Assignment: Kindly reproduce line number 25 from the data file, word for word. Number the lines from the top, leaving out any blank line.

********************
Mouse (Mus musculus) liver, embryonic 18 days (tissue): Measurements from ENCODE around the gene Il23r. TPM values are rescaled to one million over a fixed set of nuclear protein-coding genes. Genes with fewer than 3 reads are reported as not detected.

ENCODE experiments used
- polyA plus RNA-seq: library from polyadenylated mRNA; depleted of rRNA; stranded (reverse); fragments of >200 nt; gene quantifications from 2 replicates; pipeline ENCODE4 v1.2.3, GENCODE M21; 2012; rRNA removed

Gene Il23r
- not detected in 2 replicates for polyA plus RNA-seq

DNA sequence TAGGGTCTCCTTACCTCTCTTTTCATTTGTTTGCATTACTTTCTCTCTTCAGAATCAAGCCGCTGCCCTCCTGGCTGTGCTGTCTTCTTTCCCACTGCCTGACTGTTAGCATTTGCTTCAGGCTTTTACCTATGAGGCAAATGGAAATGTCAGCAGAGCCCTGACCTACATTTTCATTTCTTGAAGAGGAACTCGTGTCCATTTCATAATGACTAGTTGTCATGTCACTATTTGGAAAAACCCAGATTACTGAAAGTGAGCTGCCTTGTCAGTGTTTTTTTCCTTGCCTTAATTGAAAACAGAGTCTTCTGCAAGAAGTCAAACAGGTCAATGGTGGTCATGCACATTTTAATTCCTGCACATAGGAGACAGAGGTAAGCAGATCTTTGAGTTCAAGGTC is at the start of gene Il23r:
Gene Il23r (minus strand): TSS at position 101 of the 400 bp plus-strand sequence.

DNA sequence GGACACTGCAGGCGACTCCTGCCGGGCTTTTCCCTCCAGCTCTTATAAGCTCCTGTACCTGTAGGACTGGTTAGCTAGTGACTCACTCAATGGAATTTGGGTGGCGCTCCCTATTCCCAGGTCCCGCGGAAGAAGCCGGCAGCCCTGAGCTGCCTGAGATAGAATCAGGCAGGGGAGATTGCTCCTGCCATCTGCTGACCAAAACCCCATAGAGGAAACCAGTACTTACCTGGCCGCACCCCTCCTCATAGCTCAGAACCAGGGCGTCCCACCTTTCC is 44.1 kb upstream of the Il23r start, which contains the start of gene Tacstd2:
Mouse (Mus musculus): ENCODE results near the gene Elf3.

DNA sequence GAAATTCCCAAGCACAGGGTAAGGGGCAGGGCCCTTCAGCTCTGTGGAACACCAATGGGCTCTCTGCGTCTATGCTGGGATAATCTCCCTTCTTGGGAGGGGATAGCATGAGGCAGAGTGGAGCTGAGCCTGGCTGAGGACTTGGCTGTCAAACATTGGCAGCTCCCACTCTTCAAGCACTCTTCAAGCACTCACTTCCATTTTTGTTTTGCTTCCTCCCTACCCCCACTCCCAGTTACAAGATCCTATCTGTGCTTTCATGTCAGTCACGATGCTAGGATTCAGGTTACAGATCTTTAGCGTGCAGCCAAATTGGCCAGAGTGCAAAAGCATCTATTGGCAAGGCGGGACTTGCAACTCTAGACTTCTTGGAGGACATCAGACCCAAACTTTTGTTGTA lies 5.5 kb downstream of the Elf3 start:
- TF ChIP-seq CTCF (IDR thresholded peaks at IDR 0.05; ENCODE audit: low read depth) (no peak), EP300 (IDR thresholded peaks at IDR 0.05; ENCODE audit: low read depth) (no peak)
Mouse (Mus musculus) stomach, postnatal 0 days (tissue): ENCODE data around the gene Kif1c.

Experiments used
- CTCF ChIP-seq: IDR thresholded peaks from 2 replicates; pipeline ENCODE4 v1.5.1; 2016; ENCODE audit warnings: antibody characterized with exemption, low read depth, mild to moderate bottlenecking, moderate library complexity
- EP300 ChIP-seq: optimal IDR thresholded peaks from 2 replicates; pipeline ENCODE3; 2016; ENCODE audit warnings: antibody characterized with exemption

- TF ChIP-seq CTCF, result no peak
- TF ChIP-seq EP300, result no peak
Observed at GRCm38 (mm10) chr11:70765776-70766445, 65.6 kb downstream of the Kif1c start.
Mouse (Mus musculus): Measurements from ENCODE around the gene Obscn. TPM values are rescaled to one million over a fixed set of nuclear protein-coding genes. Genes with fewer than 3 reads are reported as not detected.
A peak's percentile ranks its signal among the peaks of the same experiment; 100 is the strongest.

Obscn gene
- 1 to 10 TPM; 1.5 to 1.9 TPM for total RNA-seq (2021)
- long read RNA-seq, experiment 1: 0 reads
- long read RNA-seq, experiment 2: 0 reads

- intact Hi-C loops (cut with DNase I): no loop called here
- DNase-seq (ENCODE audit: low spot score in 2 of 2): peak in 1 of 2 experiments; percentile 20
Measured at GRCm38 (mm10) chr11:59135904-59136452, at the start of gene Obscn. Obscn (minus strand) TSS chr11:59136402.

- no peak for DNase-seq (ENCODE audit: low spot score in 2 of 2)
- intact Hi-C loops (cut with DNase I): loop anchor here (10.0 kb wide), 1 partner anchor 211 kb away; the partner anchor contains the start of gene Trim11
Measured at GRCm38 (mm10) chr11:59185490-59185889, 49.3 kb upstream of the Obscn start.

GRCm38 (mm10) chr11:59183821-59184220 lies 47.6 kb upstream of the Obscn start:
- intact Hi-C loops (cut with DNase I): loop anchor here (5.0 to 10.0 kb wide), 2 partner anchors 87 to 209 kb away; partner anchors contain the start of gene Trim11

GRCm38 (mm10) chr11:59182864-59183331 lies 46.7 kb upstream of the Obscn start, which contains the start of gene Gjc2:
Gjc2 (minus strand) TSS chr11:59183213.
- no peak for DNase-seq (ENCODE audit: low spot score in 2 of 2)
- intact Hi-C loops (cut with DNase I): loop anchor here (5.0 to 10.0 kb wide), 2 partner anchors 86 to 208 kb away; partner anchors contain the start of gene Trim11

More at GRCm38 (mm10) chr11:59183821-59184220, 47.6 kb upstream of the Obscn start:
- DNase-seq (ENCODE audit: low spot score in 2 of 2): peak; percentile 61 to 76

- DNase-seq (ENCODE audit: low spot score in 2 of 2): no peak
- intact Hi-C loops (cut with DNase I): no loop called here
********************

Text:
- intact Hi-C loops (cut with DNase I): no loop called here